UNESCO was established after World War II to help promote global cooperation around the flow of ideas, culture and information. UNESCO’s mission includes programs to improve access to education, preserve cultural heritage, improve gender equality and promote scientific advances and freedom of expression.

It is perhaps best known for the World Heritage program, which helps maintain major cultural sites around the globe.

But the United States has at times had an ambivalent relationship with the Paris-based organization. The United States withdrew from UNESCO in 1984 under the Reagan Administration; critical of what it believed was a pro-Soviet Union bias.

Tensions have returned in recent years. Israel recalled its ambassador to the organization last year after some governments in the organization supported a resolution which denounced Israel’s policies on religious sites in East Jerusalem and the West Bank. This summer, UNESCO members voted to recognize the old city of Hebron in the West Bank as a Palestinian World Heritage site, despite pressure from Israel and the United States. It eventually rejoined in 2002 as part of an effort by the George W. Bush administration to emphasize a message of international cooperation. “America will participate fully in its mission to advance human rights, tolerance and learning,” Bush said at the time.

Bokova, the director-general, said the partnership between the United States and UNESCO “has never been so meaningful,” despite the withholding of U.S. funding.

“Together, we have worked to protect humanity’s shared cultural heritage in the face of terrorist attacks and to prevent violent extremism through education and media literacy,” she said.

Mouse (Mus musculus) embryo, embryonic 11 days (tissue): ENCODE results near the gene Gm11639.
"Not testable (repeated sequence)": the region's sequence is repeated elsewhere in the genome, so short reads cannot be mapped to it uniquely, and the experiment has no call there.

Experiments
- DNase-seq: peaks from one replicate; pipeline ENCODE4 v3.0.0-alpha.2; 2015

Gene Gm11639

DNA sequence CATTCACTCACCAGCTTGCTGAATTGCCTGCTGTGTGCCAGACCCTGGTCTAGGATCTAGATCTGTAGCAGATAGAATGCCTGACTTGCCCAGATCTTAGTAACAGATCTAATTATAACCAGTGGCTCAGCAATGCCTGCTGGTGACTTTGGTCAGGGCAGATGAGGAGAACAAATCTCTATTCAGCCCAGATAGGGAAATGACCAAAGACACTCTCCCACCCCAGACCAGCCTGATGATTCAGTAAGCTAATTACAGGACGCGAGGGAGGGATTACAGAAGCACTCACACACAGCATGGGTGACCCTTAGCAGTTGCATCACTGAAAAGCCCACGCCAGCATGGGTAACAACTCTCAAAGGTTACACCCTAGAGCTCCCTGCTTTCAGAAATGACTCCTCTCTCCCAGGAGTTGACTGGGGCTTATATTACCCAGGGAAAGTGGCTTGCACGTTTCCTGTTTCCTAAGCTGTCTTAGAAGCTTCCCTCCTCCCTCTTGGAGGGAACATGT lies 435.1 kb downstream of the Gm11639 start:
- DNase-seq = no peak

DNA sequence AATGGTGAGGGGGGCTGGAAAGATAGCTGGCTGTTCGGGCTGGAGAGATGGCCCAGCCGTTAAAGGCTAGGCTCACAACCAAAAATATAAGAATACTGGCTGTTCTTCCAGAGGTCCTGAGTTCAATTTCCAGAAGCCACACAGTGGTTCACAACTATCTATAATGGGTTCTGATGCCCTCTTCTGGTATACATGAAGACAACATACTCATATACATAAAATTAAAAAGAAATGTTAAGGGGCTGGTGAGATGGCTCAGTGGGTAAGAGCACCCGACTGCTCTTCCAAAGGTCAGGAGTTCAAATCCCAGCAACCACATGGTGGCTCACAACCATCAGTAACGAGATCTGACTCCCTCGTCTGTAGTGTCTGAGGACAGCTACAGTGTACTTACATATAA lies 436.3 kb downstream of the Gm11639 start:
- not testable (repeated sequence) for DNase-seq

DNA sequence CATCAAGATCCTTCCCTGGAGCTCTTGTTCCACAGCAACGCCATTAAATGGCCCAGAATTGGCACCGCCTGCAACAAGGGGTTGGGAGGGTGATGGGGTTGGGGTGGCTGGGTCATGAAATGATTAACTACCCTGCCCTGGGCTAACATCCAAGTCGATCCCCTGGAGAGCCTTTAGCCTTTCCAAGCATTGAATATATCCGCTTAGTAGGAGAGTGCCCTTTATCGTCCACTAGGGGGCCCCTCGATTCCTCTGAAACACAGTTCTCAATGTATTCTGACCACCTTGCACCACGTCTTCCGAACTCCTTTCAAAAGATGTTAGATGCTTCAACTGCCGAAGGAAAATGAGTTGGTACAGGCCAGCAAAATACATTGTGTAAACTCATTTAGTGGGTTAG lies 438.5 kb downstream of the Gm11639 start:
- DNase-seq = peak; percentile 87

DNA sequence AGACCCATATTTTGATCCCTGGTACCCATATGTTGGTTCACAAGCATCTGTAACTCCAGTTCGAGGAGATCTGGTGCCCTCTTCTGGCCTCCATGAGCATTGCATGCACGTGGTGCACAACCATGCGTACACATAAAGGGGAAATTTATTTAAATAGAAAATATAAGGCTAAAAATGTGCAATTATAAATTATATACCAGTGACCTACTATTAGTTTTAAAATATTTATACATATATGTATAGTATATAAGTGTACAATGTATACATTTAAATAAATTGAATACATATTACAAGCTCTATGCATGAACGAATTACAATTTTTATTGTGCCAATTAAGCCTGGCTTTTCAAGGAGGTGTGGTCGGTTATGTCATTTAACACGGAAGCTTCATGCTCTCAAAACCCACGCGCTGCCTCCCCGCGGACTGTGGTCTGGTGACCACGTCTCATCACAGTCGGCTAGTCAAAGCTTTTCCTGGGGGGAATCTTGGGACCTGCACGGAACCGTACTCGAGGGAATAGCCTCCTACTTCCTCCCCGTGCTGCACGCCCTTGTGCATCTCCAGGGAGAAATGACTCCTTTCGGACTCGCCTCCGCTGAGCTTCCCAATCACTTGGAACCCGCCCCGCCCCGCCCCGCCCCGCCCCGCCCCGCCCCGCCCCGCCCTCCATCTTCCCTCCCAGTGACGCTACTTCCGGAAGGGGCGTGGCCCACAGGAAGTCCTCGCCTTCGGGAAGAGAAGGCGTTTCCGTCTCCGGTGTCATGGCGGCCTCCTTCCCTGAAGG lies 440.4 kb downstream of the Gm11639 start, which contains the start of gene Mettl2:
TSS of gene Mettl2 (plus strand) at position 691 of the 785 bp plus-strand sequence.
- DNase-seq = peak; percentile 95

She added: “The American poet, diplomat and Librarian of Congress, Archibald MacLeish penned the lines that open UNESCO’s 1945 Constitution: ‘Since wars begin in the minds of men, it is in the minds of men that the defences of peace must be constructed.’ This vision has never been more relevant.”

 

France kicks against US decision

The government of France has expressed regret over the US decision to withdraw from UNESCO at a time when international support for this organization is crucial.

The statement from French Ministry of Foreign Affairs obtained by Global Sentinel on Thursday, said that the future of UNESCO is of particular importance to France, the country in which it has its headquarters. France is attached to UNESCO’s critical action and to its areas of expertise, especially in the priority areas of education, the prevention of radicalization and the protection of endangered heritage. Its activities contribute to achieving the shared UN goal of peace.

Part of the statement read: “Under these circumstances, our candidacy for the post of Director-General of UNESCO takes on a new significance. More than ever, UNESCO needs an initiative that resonates with all member states that will restore confidence, overcome political divisions and be dedicated solely to UNESCO’s key missions. This is the initiative that France is now undertaking through the candidacy of Audrey Azoulay. ”

Credits/ Washington Post